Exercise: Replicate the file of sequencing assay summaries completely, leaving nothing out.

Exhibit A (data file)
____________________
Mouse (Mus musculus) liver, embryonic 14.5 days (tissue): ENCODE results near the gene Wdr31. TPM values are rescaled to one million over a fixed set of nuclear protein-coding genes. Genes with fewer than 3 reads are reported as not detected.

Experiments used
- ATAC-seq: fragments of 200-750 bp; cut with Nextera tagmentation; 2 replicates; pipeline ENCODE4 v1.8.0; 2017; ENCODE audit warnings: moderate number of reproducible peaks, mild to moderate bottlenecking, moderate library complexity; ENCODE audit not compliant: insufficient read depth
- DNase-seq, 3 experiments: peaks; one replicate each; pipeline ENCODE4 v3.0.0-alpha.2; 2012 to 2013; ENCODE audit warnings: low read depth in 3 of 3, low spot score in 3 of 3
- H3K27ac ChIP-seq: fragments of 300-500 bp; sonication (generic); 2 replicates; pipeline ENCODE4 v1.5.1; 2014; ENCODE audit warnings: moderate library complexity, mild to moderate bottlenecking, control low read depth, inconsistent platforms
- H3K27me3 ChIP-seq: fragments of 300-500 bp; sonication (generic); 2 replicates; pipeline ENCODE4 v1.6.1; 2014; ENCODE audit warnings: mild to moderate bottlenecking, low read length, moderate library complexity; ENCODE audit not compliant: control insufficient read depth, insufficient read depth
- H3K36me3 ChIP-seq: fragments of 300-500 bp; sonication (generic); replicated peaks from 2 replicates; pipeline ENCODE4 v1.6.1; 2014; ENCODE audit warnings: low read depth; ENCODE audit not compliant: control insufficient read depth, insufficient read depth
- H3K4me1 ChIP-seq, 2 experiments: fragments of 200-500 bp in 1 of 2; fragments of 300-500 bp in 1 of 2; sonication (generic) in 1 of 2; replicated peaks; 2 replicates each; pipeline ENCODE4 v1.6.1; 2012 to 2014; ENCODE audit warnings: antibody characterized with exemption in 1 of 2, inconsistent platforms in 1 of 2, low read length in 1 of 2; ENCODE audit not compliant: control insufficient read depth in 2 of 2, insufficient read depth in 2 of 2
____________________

Mouse (Mus musculus) liver, embryonic 14.5 days (tissue): ENCODE results near the gene Wdr31. TPM values are rescaled to one million over a fixed set of nuclear protein-coding genes. Genes with fewer than 3 reads are reported as not detected.

Experiments used
- ATAC-seq: fragments of 200-750 bp; cut with Nextera tagmentation; 2 replicates; pipeline ENCODE4 v1.8.0; 2017; ENCODE audit warnings: moderate number of reproducible peaks, mild to moderate bottlenecking, moderate library complexity; ENCODE audit not compliant: insufficient read depth
- DNase-seq, 3 experiments: peaks; one replicate each; pipeline ENCODE4 v3.0.0-alpha.2; 2012 to 2013; ENCODE audit warnings: low read depth in 3 of 3, low spot score in 3 of 3
- H3K27ac ChIP-seq: fragments of 300-500 bp; sonication (generic); 2 replicates; pipeline ENCODE4 v1.5.1; 2014; ENCODE audit warnings: moderate library complexity, mild to moderate bottlenecking, control low read depth, inconsistent platforms
- H3K27me3 ChIP-seq: fragments of 300-500 bp; sonication (generic); 2 replicates; pipeline ENCODE4 v1.6.1; 2014; ENCODE audit warnings: mild to moderate bottlenecking, low read length, moderate library complexity; ENCODE audit not compliant: control insufficient read depth, insufficient read depth
- H3K36me3 ChIP-seq: fragments of 300-500 bp; sonication (generic); replicated peaks from 2 replicates; pipeline ENCODE4 v1.6.1; 2014; ENCODE audit warnings: low read depth; ENCODE audit not compliant: control insufficient read depth, insufficient read depth
- H3K4me1 ChIP-seq, 2 experiments: fragments of 200-500 bp in 1 of 2; fragments of 300-500 bp in 1 of 2; sonication (generic) in 1 of 2; replicated peaks; 2 replicates each; pipeline ENCODE4 v1.6.1; 2012 to 2014; ENCODE audit warnings: antibody characterized with exemption in 1 of 2, inconsistent platforms in 1 of 2, low read length in 1 of 2; ENCODE audit not compliant: control insufficient read depth in 2 of 2, insufficient read depth in 2 of 2